Four cases of aggression and hypothyroidism in dogs

Hormone treatment decreases aggression in dogs with hypothyroidism

source: J. Fatjo et al
Veterinary Record vol 151 no 18, November 2 2002
starts p547, 2 pages long

Hypothyroidism is the most common canine endocrinological problem that vets see, while aggression is the most common behavioural problem. Hypothyroidism can lead to lethargy, apathy, and not being able to tolerate cold, but some dogs may become more excited, and even aggressive. This study describes four cases of dogs treated for hypothyroidism which was linked to aggression.

Three dogs of the four showed dominance-related aggression, eg when disturbed during a meal, while the fourth showed fear aggression towards strangers. The aggression in all these cases had been noted over a long period, and had worsened. The dogs underwent thyroid function tests which suggested hypothyroidism. The dogs were given levothyroxine at 12 hour intervals, and owners advised to ensure that the dogs were not exposed to situations that could trigger aggression. The dogs' doses were adjusted after periodical measurements of their thyroid hormone levels. All four showed improvement after eight months, though three of the dogs showed more improvement than the fourth.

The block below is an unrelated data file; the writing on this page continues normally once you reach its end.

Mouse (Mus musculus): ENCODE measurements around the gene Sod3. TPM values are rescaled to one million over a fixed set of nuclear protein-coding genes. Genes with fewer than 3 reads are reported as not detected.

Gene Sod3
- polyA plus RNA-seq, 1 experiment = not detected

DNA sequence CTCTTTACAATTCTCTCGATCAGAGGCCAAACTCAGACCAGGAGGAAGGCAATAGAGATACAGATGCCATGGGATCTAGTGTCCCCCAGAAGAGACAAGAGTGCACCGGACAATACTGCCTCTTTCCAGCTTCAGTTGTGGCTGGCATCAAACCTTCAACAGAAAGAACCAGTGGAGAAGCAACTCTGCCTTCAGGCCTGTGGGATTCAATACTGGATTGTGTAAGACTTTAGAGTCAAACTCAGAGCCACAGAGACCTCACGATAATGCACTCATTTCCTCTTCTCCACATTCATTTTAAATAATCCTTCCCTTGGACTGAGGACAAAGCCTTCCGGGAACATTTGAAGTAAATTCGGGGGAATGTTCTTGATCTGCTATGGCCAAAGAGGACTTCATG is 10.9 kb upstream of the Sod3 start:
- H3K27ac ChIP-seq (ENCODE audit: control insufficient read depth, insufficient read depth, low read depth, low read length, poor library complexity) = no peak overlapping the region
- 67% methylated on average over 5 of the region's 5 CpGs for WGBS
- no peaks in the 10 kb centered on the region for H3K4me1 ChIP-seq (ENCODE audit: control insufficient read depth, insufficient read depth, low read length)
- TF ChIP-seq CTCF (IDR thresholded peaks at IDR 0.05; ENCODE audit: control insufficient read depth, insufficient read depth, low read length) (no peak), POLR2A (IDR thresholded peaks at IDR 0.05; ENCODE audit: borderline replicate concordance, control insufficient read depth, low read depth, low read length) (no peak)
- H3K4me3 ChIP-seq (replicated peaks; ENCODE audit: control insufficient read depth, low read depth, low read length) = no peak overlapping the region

Hypothyroidism is estimated to account for 1.7% of canine aggression cases, so testing for hypothyroidism is indicated if dogs show aggression. Endocrinologists tend to prefer tests measuring thyroxine levels with concentration of endogenous thyroid-stimulating hormone.

Serotonin turnover can be affected by hypothyroidism, and serotonin is involved in aggression control. Canine dominance aggression has been linked to low brain serotonin levels. Aggression thresholds could be reduced by hypothyroidism. One dog also growled when alone, and was reported to have suffered seizures. A previous report noted a dog suffering from both seizures and hypothyroid aggression.